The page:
Using recordings, macros, and automation features

WordPerfect lets you create three types of macros:

WordPerfect — is stored in the document it applies to or in a macro library file. Create this macro when your task is contained within WordPerfect.
PerfectScript — is stored with a .wcm filename extension. This macro is useful if you want to interact with other WordPerfect Office applications, such as Quattro Pro and Presentations.
Visual Basic for Applications (VBA) — lets you develop scripts that are saved in specific projects that use a robust version of the Visual Basic programming language. You can access the VBA editor from WordPerfect.

You can use macros to perform repetitive or complex tasks automatically. A macro performs a series of instructions. For example, you can create a macro that retrieves a file, gives it a new name, and saves it to another format. You can then play the macro to repeat the action.

A macro can consist of keystrokes, programming commands, product commands, and comments. The simplest way to create a macro is to “record” the keystrokes in WordPerfect. You can also write a macro if you want to include non-recordable tasks. (For example, you can define a macro to play until a certain event happens.)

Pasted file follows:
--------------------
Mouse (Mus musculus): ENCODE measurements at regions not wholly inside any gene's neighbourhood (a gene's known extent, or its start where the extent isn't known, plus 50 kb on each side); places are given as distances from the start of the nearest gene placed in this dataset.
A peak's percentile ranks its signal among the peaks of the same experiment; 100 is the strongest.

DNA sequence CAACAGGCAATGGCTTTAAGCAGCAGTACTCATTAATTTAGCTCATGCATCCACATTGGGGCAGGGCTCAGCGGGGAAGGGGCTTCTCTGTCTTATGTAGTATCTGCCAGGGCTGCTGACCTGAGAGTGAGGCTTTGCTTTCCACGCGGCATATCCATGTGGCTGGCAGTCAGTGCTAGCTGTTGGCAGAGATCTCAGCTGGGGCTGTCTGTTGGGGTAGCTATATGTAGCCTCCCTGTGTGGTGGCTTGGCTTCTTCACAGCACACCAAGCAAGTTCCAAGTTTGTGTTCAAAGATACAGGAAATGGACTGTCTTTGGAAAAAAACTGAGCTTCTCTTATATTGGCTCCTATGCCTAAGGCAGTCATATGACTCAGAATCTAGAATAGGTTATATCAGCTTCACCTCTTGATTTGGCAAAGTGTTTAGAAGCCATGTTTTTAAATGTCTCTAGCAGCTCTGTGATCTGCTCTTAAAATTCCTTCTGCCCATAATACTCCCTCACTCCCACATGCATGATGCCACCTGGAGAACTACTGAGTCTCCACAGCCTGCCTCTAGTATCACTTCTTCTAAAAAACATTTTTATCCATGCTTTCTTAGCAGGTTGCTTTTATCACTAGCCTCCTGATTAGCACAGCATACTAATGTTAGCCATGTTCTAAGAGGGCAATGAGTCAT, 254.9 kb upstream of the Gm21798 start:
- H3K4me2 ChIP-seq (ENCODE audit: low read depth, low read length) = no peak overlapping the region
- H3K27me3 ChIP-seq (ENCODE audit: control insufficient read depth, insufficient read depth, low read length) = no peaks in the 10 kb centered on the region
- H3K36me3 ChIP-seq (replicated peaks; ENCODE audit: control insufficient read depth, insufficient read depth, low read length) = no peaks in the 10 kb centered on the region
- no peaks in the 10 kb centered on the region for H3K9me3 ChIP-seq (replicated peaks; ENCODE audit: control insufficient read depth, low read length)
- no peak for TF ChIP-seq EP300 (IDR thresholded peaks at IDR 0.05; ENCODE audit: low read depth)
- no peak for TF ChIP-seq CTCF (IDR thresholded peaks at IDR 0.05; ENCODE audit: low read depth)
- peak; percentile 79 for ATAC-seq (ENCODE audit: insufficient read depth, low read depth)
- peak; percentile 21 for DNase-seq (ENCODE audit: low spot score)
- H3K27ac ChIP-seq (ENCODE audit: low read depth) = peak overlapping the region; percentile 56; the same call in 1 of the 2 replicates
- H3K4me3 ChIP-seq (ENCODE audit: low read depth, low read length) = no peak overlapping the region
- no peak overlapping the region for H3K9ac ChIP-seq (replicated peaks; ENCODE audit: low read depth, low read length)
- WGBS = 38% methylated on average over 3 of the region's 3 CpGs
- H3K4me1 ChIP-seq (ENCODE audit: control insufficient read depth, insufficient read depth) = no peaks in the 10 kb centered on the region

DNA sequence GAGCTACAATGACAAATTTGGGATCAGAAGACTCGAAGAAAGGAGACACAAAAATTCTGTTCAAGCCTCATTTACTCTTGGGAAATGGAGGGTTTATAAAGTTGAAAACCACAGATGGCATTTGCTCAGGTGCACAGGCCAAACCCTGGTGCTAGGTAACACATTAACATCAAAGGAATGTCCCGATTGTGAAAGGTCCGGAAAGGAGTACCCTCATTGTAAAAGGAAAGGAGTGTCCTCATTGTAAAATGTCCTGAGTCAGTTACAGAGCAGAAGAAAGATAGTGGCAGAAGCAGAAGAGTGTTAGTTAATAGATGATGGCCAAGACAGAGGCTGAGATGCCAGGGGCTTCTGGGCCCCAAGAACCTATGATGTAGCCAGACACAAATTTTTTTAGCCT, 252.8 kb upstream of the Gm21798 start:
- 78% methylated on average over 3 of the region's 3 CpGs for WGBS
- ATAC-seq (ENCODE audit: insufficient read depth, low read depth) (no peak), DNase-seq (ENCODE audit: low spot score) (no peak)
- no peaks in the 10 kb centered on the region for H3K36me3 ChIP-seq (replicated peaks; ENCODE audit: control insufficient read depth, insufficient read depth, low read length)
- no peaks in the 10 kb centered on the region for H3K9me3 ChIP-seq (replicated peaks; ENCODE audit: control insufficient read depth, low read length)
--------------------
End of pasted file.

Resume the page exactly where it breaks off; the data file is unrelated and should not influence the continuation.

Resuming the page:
In this section, you’ll find these topics:


WordPerfect Office contains a minimal set of macros. To access more macros, visit our Web-based resources (see “Using Web-based resources”).

For more information about PerfectScript macros, see the PerfectScript Help (psh.chm)or the “Corel WordPerfect Office X5 User Guide for PerfectScript” (ps_ug.pdf).

For more information about using VBA with WordPerfect, see the “Corel WordPerfect Office X5 User Guide for VBA” (vba_ug.pdf).

Using recordings, macros, and automation features